China Visa: Who Needs One, Where to Get It, About the 72-hour Visa-Free Stopover

Important Notices:

Effective October 1, 2016 China visa rules have been eased for tourists on cruise ships entering Shanghai, the Shanghai Daily has reported. TOURIST groups that arrive in Shanghai via cruises will be given 15 days of visa-free stay. Details are still emerging, we will update as more info becomes available.

The validity of business and tourist visas for US, Canadian and Israeli citizens has been expanded to 10 years (previously one year)

A China Visa is no longer needed for certain passengers on a 72-hour transit or stopover entry. This applies to passport holders from 51 countries when entering through Beijing, Shanghai (Pudong and Hongqiao), Guangzhou, Chengdu, Chongqing, Shenyang, Dalian, Guilin, Kunming, Hangzhou, Wuhan, Tianjin, Nanjing, Changsha, Xiamen and Xian. More details here.

New 144-hour Visa Free Entry Rules are in effect from January 30, 2016 for China's Yangtze River Delta doubling the time of transit stay from the existing 72-hour visa for entries from Shanghai, Hangzhou and Nanjing.

China Visa

A China Visa is needed by all foreign passport holders upon entry into China with very few exceptions.

At the time of this writing (April 2016), a Chinese visa is not required for passport holders from the following countries:

  • For a visit of up to 90 days
    • San Marino
  • For a visit of up to 30 days
    • Bahamas
    • Fiji
    • Grenada
    • Mauritious
    • Seychelles
  • For a visit of up to 15 days
    • Singapore
    • Brunei
    • Japan

All other nationalities are required to obtain a China Visa to enter the PRC.

Also, a China Visa is no longer needed for transit passengers on a 72-hour stopover entry coming through the airports at Beijing, Shanghai, and Guangzhou. More details here.

For visa purposes, Hong Kong and Macau are separate Special Administrative Regions and most Western nationals do not require a visa. More info on Hong Kong Visas and who is required to have one from our sister site

If traveling to Tibet, an additional permit is required.

Which Category of China Visa should I apply for?

There are several kinds of China visas and effective September 1, 2013, new categories have been established. The L visa which was the one used previously for most visitors and tourists has been broken down in several classes depending on the purpose of your visit.

For ordinary tourists, the type of visa is still the L visa, which can be a single, double or multiple entry visa.

These are the current categories of China Visas, with the new categories in red, pay special attention if you previously traveled with an L visa but you fall into one of the new categories:

  • L Visa: For ordinary tourists
  • M Visa: For persons on business or commercial activities
  • Q1/Q2: For relatives for purposes of family reunion or for purposes of adoption
  • F Visa: For exchanges in science, technology, education, cultural, or sports activities.
  • J Visa: For journalists
  • R Visa: The "talent" visa for highly specialized individuals in fields needed in China
  • X1/X2 Visa: For students X1 for long-term, X2 for short-term studies
  • Z Visa: For persons applying to work in China but NOT their accompanying families as before, accompanying members must apply under an S1/S2 visa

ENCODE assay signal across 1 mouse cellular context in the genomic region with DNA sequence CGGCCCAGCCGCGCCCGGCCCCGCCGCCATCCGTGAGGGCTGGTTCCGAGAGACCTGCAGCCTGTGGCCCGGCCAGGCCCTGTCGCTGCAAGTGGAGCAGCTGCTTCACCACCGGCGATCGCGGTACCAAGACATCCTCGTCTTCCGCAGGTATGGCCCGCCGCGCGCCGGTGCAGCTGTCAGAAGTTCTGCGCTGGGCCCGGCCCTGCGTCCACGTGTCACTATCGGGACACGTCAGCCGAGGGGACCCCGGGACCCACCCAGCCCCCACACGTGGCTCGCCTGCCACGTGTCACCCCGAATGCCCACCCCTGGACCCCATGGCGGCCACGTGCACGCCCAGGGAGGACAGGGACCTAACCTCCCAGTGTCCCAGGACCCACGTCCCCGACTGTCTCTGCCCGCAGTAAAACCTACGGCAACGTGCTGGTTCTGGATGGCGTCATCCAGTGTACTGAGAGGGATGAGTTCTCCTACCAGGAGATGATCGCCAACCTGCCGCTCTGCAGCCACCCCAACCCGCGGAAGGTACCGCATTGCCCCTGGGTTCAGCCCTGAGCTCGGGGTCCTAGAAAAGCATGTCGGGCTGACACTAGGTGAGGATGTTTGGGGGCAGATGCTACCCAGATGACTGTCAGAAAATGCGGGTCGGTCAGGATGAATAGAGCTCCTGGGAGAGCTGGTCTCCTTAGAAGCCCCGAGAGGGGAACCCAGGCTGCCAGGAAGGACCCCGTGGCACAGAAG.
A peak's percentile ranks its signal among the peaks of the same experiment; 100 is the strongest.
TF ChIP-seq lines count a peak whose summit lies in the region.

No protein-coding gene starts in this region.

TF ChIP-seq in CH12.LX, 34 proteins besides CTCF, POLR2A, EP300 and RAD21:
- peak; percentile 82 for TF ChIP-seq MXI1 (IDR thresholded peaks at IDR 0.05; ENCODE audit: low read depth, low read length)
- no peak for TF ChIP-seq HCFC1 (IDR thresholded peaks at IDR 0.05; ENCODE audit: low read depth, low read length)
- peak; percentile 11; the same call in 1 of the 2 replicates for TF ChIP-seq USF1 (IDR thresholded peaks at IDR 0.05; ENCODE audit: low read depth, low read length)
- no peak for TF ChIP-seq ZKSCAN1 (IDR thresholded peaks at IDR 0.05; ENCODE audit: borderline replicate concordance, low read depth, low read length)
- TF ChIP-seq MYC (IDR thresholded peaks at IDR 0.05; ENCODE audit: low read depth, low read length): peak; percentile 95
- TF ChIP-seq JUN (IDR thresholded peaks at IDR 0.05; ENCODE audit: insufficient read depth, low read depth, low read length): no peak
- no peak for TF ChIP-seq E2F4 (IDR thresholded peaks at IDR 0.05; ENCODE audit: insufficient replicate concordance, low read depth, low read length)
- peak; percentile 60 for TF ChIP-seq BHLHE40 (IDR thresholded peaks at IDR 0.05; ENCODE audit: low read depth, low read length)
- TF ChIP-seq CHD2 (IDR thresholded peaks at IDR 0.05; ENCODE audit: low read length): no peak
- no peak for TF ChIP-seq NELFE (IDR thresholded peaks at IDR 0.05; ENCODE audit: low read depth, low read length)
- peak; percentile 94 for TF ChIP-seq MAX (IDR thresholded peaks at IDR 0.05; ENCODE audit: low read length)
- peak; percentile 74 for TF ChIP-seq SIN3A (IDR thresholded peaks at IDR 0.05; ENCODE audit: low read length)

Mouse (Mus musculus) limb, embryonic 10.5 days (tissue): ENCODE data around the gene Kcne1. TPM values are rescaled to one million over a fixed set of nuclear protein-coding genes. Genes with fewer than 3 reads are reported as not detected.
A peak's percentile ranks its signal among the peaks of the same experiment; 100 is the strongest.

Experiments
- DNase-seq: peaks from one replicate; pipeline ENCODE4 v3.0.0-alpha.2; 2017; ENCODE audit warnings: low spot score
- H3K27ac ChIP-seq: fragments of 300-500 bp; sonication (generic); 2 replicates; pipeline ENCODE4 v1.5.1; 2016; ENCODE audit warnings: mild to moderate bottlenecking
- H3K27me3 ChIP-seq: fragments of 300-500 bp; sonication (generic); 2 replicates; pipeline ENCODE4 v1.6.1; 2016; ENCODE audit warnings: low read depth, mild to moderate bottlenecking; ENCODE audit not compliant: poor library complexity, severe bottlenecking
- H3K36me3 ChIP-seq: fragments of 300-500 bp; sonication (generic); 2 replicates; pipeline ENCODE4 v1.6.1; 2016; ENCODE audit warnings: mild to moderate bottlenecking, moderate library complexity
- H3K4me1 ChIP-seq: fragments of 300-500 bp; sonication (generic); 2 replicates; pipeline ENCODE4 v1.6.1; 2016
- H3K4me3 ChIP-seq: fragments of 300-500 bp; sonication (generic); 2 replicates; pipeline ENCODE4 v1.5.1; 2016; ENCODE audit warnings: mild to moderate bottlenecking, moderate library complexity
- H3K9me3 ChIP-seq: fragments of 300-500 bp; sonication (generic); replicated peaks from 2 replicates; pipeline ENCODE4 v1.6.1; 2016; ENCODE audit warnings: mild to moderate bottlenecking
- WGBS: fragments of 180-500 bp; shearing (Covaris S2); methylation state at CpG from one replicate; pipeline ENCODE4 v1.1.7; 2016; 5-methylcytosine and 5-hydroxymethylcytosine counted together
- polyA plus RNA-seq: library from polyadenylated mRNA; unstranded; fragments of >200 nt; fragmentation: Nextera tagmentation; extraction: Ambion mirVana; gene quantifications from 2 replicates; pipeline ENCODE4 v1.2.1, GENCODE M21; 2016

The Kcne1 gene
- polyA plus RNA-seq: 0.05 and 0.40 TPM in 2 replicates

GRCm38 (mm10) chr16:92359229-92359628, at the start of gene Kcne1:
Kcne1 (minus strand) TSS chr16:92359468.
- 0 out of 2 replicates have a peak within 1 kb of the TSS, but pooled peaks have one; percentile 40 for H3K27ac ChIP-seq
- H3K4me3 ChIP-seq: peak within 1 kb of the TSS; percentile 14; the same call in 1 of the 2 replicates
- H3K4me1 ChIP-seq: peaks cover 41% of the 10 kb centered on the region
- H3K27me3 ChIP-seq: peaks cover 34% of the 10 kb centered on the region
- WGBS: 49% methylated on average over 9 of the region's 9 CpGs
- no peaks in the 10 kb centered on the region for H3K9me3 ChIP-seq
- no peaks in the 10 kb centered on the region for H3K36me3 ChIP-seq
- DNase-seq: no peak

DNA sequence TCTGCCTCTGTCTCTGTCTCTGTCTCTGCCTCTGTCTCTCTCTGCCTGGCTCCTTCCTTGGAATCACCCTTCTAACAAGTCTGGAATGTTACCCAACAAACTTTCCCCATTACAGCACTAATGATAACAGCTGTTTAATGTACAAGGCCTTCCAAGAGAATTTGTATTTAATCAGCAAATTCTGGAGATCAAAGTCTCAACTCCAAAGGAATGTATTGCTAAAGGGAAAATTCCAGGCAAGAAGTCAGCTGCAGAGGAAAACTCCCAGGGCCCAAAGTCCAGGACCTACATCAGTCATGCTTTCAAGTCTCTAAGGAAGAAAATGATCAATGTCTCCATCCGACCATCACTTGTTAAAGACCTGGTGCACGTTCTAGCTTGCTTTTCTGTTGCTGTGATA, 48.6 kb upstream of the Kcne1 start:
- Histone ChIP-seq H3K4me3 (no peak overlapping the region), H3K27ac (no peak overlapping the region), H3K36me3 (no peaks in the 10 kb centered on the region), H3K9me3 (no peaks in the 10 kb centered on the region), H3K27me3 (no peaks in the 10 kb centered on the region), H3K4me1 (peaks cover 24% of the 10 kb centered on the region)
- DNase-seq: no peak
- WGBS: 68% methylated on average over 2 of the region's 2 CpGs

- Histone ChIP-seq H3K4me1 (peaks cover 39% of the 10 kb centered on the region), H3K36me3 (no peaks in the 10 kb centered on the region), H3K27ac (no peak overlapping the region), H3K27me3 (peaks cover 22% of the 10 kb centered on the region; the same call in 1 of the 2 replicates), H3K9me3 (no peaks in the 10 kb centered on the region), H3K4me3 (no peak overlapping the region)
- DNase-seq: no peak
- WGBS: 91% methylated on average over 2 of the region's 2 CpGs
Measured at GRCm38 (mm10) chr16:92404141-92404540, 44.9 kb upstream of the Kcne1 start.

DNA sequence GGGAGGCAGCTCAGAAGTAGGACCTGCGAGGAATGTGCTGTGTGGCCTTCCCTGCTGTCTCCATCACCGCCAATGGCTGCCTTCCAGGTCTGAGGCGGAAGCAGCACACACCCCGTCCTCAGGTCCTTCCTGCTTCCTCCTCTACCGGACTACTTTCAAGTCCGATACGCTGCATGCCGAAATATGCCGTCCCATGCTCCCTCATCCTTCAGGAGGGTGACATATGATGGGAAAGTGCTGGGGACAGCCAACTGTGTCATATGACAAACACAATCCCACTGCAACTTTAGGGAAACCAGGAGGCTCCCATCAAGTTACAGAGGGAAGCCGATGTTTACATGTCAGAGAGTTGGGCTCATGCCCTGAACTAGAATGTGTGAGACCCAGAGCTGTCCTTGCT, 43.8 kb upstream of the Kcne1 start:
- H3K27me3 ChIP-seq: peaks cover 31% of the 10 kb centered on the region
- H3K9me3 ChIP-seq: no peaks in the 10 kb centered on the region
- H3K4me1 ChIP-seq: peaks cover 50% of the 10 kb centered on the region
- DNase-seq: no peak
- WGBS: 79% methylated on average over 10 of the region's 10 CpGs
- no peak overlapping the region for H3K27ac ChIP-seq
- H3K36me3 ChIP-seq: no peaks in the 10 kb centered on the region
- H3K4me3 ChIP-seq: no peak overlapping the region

• S1/S2 Visa: For accompanying family members of individuals on work or student visas (X and Z applicants)

Us the above as guidelines and bear in mind that further rules of implementation and details are expected to be issued, this is a work in progress. More info and latest developments here.

When should I apply for my China Visa?

There are two dates you need to be concerned with:

  • The validity of the visa, indicated by the "Enter Before" date. You may enter China anytime during this period when the visa is valid. China Visas are valid for either 3, 6 or 12 months according to the purpose and number of entries.

    For a regular tourist visa, applying within 3 months of the expected day of travel will be sufficient. In fact, if you do it much earlier, you run the risk of your "enter before" date expiring before you get to China.

    For U.S., Canadian and Israeli citizens: You can apply for visas with a validity of 10 years.

  • How long you can stay, this is typically 30 days per entry and your duration of stay begins the day you enter China.

China Visa

Where and How to Apply for a Chinese Visa?

China Visas can be applied for at Chinese Embassies and Consulates throughout the world. Applications must be made in person and cannot be mailed.

Obviously, you may not always be able to go in person to the Embassy or Consulate that has consular jurisdiction over the country/state where you reside, most Travel Agents can help process your visa.

Alternatively you can use a Visa agent that takes care of the process for you. You mail the required documents to them and they bring and process your visa at the required Consular office. You can follow the status of your application online and is really a good alternative when you don't live nearby any of the Consular offices.

Here are some online Visa Agents that can help you apply for your Chinese visa (See below for our experiences when dealing with some of these agencies):

Applying in the United States:

Applying in the U.K.:

In Germany: